Thu Mar 31 01:45:00 CDT 2016

Consensus Actual Previous
Month over Month -0.3% -0.5% -0.8%
Year over Year -4.1% -2.5%

Excluding construction, producer prices fell for a third straight month in February. A 0.5 percent drop versus their January level was the smallest in the sequences but still sharp enough to see the annual rate of PPI inflation slump from minus 2.7 percent to minus 4.1 percent, its weakest outturn since October 2009.

Prices of mining and quarrying, energy and water dropped 1.6 percent on the month and did much of the damage. However, declines were broad-based amongst the major product groups with food, drink and tobacco down 0.1 percent, coke and refined petroleum products off 0.5 percent and electrical machinery 0.2 percent weaker. Transport equipment (minus 0.2 percent) and the other manufactured products category (minus 0.1 percent) also posted fresh falls.

The February report puts the headline PPI some 7.8 percent below its March 2013 peak. Since that date the trend decline has been marked and today's results simply confirm the absence of any upward pressure on consumer prices from the manufacturing sector.

The producer price index (PPI) is a measure of the average transaction price, exclusive of VAT, for goods from industrial activities sold on the French market.

The PPI measures prices at the producer level before they are passed along to consumers. Since the producer price index measures prices of consumer goods and capital equipment, a portion of the inflation at the producer level gets passed through to the consumer price index (CPI).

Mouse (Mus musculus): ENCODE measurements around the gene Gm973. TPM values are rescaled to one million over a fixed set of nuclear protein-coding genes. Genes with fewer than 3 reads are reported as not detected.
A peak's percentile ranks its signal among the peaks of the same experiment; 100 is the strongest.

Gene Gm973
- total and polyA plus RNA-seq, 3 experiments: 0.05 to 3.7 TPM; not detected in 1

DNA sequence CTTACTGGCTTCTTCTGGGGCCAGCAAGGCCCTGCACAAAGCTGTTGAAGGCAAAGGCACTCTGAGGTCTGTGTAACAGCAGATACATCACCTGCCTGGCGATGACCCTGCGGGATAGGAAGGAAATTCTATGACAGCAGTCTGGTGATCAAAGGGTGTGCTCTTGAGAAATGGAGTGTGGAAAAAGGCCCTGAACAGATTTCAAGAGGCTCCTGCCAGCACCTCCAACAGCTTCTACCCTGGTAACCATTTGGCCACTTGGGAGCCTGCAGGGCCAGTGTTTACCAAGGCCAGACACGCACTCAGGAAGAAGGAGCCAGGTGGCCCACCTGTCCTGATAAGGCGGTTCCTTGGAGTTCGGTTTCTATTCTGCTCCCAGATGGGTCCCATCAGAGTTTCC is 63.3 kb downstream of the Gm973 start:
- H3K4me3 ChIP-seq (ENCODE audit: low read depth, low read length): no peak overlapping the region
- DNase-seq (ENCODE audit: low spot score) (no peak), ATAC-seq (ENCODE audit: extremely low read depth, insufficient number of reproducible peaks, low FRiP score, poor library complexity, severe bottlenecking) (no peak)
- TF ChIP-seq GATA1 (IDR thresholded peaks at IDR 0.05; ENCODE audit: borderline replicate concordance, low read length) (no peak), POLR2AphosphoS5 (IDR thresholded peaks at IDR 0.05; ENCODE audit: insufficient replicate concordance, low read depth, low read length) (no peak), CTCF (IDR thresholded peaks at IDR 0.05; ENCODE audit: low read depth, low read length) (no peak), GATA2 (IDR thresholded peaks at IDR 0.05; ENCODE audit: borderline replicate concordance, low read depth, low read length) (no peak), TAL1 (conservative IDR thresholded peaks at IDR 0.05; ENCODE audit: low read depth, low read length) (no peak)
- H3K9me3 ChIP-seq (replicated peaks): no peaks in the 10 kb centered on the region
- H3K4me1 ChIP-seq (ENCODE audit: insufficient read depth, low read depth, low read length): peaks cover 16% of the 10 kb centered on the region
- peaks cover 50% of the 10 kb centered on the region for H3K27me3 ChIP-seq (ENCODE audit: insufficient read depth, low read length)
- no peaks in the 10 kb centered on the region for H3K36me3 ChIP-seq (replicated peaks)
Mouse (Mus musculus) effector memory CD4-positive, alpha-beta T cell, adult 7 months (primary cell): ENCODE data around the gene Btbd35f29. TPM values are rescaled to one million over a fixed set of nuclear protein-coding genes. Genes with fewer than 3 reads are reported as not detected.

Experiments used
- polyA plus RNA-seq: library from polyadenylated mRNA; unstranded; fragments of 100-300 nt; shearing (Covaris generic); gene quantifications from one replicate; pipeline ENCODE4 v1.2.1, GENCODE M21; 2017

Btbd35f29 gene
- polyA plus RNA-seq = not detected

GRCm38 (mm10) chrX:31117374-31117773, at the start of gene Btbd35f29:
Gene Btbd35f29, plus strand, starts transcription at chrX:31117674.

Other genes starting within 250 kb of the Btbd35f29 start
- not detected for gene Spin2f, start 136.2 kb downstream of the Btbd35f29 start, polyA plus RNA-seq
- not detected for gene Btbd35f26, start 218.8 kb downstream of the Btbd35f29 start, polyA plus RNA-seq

Because the index of producer prices measures price changes at an early stage in the economic process, it can serve as an indicator of future inflation trends. The producer price index and its sub-indexes are often used in business contracts for the adjustment of recurring payments. They also are used to deflate other values of economic statistics like the production index. It should be noted that the PPI excludes construction.

The PPI provides a key measure of inflation alongside the consumer price indexes and GDP deflators. The output price indexes measure change in manufacturer' goods prices produced and often are referred to as factory gate prices. Input prices are not limited to just those materials used in the final product, but also include what is required by the company in its normal day-to-day operations.

The PPI is considered a precursor of both consumer price inflation and profits. If the prices paid to manufacturers increase, businesses are faced with either charging higher prices or they taking a cut in profits. The ability to pass along price increases depends on the strength and competitiveness of the marketplace.

The bond market rallies when the PPI decreases or posts only small increases, but bond prices fall when the PPI posts larger-than-expected gains. The equity market rallies with the bond market because low inflation promises low interest rates and is good for profits.